As the years passed, national and local unions thrived and failed. Some unions such as the AFL managed to stay organized into the 10’s. The time of the great war came and it appeared that all unions were generally uniform in their cause. The unions no longer carried any utopian overtones that had hindered developments in the past. The fight for an eight hour work day remained apparent in all unions. The fight for increase in wages was also something that was seen in most unions.

The United States entrance into the World War caused changes in many of the labor happenings of the time. Samuel Gompers was appointed a position in a national office. Woodrow Wilson, the president during this period, saw the need for reforms in labor. Violence was being used to suppress strikes in the copper regions in the Southwest. The striking was truly hurting the economy at this time because copper was extremely important for the war effort. In the last year of the war, Wilson created the National War Labor Board. In exchange for the promise of no striking, Wilson would grant the eight hour work day, fixed wages in accordance with the locality, equal pay for women, and the right to join a union. The board went defunct ten months after the war ended. The board went defunct at a time when it was needed most. The National War Labor Board had promised so much for the common laborer.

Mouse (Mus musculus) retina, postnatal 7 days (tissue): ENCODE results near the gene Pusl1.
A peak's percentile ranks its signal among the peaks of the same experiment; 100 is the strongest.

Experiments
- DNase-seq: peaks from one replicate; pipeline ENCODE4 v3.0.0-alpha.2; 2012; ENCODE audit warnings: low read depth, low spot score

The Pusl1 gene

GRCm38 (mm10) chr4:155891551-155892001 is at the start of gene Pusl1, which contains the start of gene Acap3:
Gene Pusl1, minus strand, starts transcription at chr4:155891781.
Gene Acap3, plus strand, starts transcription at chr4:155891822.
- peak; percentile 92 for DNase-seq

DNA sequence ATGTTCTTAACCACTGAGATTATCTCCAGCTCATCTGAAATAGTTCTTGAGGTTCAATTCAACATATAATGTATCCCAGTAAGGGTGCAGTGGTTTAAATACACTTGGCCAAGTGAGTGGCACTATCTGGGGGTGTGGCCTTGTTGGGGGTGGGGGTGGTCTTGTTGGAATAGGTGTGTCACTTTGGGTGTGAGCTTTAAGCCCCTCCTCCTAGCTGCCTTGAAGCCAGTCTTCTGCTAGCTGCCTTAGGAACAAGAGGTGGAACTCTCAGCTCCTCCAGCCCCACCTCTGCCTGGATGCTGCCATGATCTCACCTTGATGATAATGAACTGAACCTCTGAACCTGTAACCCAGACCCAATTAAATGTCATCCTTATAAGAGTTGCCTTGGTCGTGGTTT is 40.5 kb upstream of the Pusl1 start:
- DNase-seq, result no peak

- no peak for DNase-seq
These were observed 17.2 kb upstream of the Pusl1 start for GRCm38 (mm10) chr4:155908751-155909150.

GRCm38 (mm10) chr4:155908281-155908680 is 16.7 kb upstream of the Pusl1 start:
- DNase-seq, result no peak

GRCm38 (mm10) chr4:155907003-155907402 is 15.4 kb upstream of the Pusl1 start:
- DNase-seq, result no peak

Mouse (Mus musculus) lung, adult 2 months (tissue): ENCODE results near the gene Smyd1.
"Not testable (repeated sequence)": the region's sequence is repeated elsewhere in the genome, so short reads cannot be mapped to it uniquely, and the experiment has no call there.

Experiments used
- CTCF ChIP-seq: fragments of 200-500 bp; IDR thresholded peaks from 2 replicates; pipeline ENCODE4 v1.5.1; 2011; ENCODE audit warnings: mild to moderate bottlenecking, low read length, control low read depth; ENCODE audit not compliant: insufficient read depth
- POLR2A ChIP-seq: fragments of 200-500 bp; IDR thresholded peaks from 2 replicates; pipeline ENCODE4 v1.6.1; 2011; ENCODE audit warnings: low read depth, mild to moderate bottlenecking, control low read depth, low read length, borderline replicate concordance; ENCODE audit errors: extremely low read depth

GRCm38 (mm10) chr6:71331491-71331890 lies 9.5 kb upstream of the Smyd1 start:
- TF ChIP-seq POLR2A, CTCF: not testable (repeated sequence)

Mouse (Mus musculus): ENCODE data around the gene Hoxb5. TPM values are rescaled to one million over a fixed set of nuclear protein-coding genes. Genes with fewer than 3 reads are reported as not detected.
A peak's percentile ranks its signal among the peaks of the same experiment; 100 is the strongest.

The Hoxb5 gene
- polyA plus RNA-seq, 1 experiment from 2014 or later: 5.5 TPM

Many individuals dedicated their whole life to fighting for the labor cause. It was a worthy and just cause that has impact on people living today. The powers that were used in the Industrialist period, such as the strike, are still used today. There are no longer riots along with the strikes, or the use of real means of violence against our employers. Uniformity exists today in working conditions. There has been the establishment of a minimum wage, the eight hour work day, and workers rights. Unions are still in existence today, some having more bearing than others, and they no longer embody any form of utopian ideals. They strictly bargain for workers rights. Workers have always struggled, whether they were self employed, a farmer, or working under a boss. Work will always have to be done, but it is in the manner in which it is regulated that affects the whole of society.